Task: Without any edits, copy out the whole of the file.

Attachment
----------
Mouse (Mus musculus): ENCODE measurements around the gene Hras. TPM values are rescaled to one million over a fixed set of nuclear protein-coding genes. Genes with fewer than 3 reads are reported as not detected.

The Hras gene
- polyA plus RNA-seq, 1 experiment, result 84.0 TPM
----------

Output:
Mouse (Mus musculus): ENCODE measurements around the gene Hras. TPM values are rescaled to one million over a fixed set of nuclear protein-coding genes. Genes with fewer than 3 reads are reported as not detected.

The Hras gene
- polyA plus RNA-seq, 1 experiment, result 84.0 TPM